World’s first collaborative data centre for education and research gains momentum

    In the 12 months since the first shared data centre for research and education was launched by Infinity SDC and Jisc, many of the country’s top universities, colleges and research institutions have joined to improve efficiency, decrease costs and advance collaboration on world-leading research.

    A year ago research in the UK was given a boost when the first shared data centre was created to support the requirements for academic research; becoming the first shared data centre of its type in the world. It is offered by specialist data centre provider, Infinity, through a framework agreement with Jisc.

    Now, eleven leading UK institutions are utilising the facility for high performance computing and core IT infrastructure; resulting in increased collaboration with significant research projects, improved efficiency across core IT and on-premise data centre facilities being repurposed for teaching.

    University College London, Francis Crick Institute, King’s College London, London School of Economics, The Sanger Institute, Imperial College London, Brunel University, Queen Mary University,  University of Surrey and the Higher Education Funding Council for England as well as the data centre’s first further education tenants,City of Liverpool College, have all moved into the facility.

    For researchers, being directly connected to the core of Jisc’s Janet network, the high capacity network for education and research, allows the quick and secure linking of large data storage and high performance computing facilities at national and international levels.

    Jeremy Sharp, director strategic technologies, Jisc says:

    “In the short time since launching, the shared data centre has proved a great success. Conversations with the sector show it to be in full support of the initiative, seeing it as an important step in allowing universities and colleges to be more efficient, effective and increasing collaboration that push the boundaries of research.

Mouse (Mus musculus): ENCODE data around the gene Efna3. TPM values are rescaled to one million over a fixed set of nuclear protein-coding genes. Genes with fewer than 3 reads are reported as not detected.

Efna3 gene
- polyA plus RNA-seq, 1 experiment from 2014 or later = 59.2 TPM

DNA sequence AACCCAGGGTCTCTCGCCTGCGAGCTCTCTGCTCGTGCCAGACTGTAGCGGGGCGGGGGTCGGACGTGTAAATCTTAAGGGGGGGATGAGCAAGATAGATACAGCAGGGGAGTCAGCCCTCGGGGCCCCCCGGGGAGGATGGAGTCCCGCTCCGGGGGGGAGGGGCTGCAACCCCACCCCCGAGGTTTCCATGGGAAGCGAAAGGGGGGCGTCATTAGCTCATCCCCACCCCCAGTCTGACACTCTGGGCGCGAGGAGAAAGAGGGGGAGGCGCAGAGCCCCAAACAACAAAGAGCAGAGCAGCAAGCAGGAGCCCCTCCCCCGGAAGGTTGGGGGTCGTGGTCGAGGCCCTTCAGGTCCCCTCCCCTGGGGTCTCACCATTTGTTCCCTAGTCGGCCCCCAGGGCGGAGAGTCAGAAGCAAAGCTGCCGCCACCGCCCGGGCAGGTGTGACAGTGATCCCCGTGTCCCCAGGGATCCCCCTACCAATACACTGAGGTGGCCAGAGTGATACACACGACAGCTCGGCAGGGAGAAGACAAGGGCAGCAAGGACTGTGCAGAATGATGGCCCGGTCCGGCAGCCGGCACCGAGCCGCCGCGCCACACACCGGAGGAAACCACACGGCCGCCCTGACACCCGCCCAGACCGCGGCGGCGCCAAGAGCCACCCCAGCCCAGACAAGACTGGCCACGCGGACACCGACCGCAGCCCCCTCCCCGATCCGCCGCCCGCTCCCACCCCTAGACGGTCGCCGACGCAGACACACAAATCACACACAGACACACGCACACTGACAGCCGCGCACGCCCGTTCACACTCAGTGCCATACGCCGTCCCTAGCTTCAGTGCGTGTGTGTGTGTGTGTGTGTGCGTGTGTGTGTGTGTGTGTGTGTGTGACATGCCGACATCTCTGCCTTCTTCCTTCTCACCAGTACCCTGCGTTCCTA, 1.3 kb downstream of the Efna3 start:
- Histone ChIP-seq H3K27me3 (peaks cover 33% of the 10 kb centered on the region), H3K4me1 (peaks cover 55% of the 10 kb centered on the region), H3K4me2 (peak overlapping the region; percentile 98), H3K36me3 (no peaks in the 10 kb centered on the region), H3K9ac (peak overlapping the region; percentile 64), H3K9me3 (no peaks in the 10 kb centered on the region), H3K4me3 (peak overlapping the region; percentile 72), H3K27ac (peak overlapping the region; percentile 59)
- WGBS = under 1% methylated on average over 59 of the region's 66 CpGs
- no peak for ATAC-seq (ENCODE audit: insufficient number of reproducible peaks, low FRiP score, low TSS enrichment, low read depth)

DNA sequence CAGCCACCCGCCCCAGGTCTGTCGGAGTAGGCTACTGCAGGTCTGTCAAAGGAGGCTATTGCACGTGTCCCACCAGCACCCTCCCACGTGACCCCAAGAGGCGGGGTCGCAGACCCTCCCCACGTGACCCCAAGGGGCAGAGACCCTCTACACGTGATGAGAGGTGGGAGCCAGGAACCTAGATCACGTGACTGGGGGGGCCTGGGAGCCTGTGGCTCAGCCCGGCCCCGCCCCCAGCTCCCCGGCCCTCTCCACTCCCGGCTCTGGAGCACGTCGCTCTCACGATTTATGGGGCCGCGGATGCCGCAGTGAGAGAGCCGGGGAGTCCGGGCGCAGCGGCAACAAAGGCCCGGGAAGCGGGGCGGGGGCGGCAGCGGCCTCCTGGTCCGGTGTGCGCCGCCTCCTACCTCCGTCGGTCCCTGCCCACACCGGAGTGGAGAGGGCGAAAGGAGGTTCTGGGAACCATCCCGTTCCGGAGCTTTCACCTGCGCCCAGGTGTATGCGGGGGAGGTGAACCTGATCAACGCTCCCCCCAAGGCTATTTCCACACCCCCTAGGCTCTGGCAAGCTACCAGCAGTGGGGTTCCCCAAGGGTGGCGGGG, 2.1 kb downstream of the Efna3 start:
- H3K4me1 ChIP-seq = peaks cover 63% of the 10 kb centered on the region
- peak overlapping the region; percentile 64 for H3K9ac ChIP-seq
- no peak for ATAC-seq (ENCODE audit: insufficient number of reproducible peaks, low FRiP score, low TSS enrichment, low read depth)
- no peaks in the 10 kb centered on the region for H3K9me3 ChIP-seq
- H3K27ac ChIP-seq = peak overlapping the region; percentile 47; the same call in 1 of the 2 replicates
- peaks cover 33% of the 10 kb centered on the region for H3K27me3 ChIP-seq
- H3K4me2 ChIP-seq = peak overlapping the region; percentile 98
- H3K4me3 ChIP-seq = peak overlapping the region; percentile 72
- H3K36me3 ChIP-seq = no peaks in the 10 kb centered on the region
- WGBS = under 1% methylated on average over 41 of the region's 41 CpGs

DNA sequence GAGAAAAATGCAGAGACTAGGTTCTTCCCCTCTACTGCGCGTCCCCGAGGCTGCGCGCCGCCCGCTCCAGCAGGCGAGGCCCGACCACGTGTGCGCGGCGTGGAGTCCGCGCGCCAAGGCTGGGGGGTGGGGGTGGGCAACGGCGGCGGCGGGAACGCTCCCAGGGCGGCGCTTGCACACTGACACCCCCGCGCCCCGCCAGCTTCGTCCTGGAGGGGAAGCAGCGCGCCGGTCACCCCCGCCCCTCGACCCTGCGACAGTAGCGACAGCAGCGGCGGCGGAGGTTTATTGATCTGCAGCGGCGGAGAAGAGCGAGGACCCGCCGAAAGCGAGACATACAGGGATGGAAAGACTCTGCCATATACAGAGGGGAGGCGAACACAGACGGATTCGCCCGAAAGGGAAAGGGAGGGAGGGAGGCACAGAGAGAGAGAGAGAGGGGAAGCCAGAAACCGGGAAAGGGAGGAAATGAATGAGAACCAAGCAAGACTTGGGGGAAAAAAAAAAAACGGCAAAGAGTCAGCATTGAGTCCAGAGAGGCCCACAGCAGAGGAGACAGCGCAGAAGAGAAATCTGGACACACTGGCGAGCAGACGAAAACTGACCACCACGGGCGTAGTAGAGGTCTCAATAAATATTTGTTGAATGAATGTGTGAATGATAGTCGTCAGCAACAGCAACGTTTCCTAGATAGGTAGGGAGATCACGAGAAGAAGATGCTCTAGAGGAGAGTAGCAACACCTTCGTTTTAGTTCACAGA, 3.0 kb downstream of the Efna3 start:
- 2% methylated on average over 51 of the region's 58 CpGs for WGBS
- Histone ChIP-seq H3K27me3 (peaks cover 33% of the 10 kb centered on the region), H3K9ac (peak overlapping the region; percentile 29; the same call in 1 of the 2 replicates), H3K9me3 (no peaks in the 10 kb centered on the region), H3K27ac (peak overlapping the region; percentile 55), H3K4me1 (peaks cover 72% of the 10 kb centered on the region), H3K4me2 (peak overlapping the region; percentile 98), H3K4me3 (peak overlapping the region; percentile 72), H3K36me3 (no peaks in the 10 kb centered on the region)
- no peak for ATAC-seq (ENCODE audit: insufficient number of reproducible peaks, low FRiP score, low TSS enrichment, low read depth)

“The fact that eight of the UK’s leading institutions have already moved into the facility is further support for the data centre and we are in talks to welcome more tenants before the end of 2015.”

    Commenting on why they selected the data centre, Nick Leake, CIO at King’s University College, says:

    “Power flexibility was a very important reason for us moving into the facility. We required a data centre to provide a range of power densities per rack, as well as the flexibility to change the power allocation within the data hall when needed to meet the processing power required for biomedical research. The facility certainly helps us with this and is a vast improvement over our previous on premise data centre.”

    Spencer Lamb, business development director, Infinity adds:

    “Colocation providers have rarely delivered services for research HPC clusters as the majority of these have been kept on premise by the user. The Jisc shared data centre has bucked this trend by providing a flexible home for these systems, laying the foundation for collaboration between these institutions, something that was very difficult to do in the past.

    “Furthermore an ecosystem is being generated to deliver further services to all the existing and future users as the Jisc shared data centre matures.”